Understanding the Biglaw Salary Scale
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While there is still no official definition of Biglaw, the industry-specific nickname loosely refers to the high-revenue law firms with large headcounts, smaller firms that pay their attorneys a market rate salary, or mid-sized firms with international reach and notoriety.

Typically headquartered in major U.S. cities such as New York, Los Angeles, and Chicago, Biglaw firms have multiple branches in smaller markets and strong international presence. 

Biglaw lawyers earn higher salaries than those working in private-sector law jobs. According to the National Association of Law, the most common starting salary for first-year Biglaw associates is $190,000.


How Biglaw firms determine salaries & “The Cravath Scale

Biglaw firms use a scale that bases the salary on the law school class, commonly known as “The Cravath Scale”—an offshoot of the industry-famous Cravath system named after Cravath, Swaine & Moore LLP, generally considered the trendsetter when it comes to associate salaries.

Cravath scale is a system of lockstep associate salary based on the number of years out of law school and paid to lawyers working at Cravath. All attorneys on this pay scale are paid the same and can expect to receive the same annual market bonus. Given the lockstep nature of the system, law students and associates carefully follow any changes to the Biglaw salary scale. 

As Biglaw firms are always competing to get a hold on top of the class law students from top-tier law schools, the Cravath scale has virtually stayed the same across all white-shoe law firms. If one firm offers higher compensation, other firms tend to follow suit and announce salary increases.

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While the scale is mostly based on a platform of consistency, changes have been noted throughout the years.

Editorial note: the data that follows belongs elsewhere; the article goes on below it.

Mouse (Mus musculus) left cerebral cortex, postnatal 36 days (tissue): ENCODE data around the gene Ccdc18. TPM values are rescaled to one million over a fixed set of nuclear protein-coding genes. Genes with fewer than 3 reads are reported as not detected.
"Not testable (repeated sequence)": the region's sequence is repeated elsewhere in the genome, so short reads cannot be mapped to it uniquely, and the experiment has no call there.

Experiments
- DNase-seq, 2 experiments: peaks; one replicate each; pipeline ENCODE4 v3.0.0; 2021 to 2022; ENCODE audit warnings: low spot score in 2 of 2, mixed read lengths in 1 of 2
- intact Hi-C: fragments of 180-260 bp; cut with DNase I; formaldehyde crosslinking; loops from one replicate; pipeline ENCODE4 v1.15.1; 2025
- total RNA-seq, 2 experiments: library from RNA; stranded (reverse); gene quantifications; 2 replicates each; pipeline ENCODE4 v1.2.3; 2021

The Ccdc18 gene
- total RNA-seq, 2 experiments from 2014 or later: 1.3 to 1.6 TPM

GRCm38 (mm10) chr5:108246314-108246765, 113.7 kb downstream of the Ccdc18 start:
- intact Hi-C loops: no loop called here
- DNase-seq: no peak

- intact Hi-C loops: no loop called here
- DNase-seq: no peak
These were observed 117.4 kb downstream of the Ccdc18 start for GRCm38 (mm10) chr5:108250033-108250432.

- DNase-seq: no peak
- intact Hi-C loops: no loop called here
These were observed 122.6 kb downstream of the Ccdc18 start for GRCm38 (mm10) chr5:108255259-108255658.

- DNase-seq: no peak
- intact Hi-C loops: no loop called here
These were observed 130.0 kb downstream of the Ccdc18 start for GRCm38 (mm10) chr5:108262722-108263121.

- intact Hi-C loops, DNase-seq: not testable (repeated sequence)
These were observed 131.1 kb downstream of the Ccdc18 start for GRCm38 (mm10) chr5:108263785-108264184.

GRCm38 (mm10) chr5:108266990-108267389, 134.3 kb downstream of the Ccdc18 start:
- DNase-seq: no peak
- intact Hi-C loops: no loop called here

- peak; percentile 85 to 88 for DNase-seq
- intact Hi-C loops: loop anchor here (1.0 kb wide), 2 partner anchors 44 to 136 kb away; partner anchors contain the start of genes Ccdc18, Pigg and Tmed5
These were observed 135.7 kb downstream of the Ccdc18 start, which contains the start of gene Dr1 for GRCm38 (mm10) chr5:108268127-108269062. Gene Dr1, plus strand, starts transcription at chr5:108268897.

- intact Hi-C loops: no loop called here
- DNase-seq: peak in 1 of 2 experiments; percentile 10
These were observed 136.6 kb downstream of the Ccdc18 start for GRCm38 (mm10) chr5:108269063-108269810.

First-Year Candidates

While fresh out of law school, fortunate first-year associates have much to prove to the law firm that hires them. Despite long hours, limited time-off, and tiresome doc-reviews, the pot of gold at the end of the rainbow is well worth it. 

In 2006, a year before the Great Recession, first-year candidates in Biglaw firms earned an average salary of $145,000. With an additional $35,000 in bonuses and adjusted for inflation, this number is around $227,780 in today’s dollars. 

First-year associates in 2019 earned a $190,000 base salary and $15,000 in bonuses, for a total of $205,000. This shows pre-recession first-years received higher bonuses, which have since waned despite an increase in base salary.

By comparison, at the end of the Great Recession, in 2009, fresh-faced lawyers were paid $160,000 base salary, plus $7,500 in bonuses––for a total of $199,136 adjusted for inflation. Ergo, in post-recession America, first-year candidates earned $5,000 less than what the same grade of lawyers would earn in 2019. Moreover, a first-year attorney in 2006 earned $22,000 more than a first-year associate in 2019. 

Mid-Tier Associates

Using the same dates, let’s consider the salaries of mid-level associates. In pre-recession America, in 2006, a fifth-year attorney working at a Biglaw firm received a $200,000 salary and $55,000 in bonuses for a total of $322,689 when adjusted for inflation.

By comparison, a fifth-year associate in 2019 received a $280,000 base salary with an additional $80,000 in bonuses, for a total of $360,000. If we revisit a post-recession America, the numbers continue to show a drastic shift. In 2009, fifth-year lawyers received $230,000 in base salary, with an additional $25,000 in bonuses, for a total of $255,000. (or, $303,162 when adjusted for inflation).

The Senior Associate

There is one last tier to consider: the senior associate. In 2007, eighth-year lawyers at Biglaw firms took home $280,000 in base salary and $110,000 in bonuses, for a total of $390,000. Adjusted for inflation: $480,292. In post-recession America, in 2009, the lawyers earned the same salary as their peers in 2007 (at $280,000) and drastically reduced bonuses of $30,000 (for a total of $310,000––$368,550 with inflation).

In 2019, lawyers in their eighth year of practice earned $345,000 in salary, plus around $100,000 in bonuses, for a total annual take-home pay of $445,000. 

The Top Tier Firms

So, while seemingly there are fluctuations within the Biglaw pay scale, there are tons of benefits to joining a top-tier firm. Even though high salaries are in the spotlight, Biglaw associates receive additional perks, including reimbursement for travel, as well as entertaining clients, free meals for working late, and the all-important bar expenses. 



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